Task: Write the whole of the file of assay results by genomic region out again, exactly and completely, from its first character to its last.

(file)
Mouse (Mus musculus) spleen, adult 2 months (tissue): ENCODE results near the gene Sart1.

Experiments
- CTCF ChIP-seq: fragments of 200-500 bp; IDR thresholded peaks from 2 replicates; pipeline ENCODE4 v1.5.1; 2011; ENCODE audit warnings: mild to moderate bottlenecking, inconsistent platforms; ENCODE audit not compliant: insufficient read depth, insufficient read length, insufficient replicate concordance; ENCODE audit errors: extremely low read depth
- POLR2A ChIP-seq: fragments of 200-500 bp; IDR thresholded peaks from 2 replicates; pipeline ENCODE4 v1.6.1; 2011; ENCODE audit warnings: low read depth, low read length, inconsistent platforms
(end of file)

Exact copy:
Mouse (Mus musculus) spleen, adult 2 months (tissue): ENCODE results near the gene Sart1.

Experiments
- CTCF ChIP-seq: fragments of 200-500 bp; IDR thresholded peaks from 2 replicates; pipeline ENCODE4 v1.5.1; 2011; ENCODE audit warnings: mild to moderate bottlenecking, inconsistent platforms; ENCODE audit not compliant: insufficient read depth, insufficient read length, insufficient replicate concordance; ENCODE audit errors: extremely low read depth
- POLR2A ChIP-seq: fragments of 200-500 bp; IDR thresholded peaks from 2 replicates; pipeline ENCODE4 v1.6.1; 2011; ENCODE audit warnings: low read depth, low read length, inconsistent platforms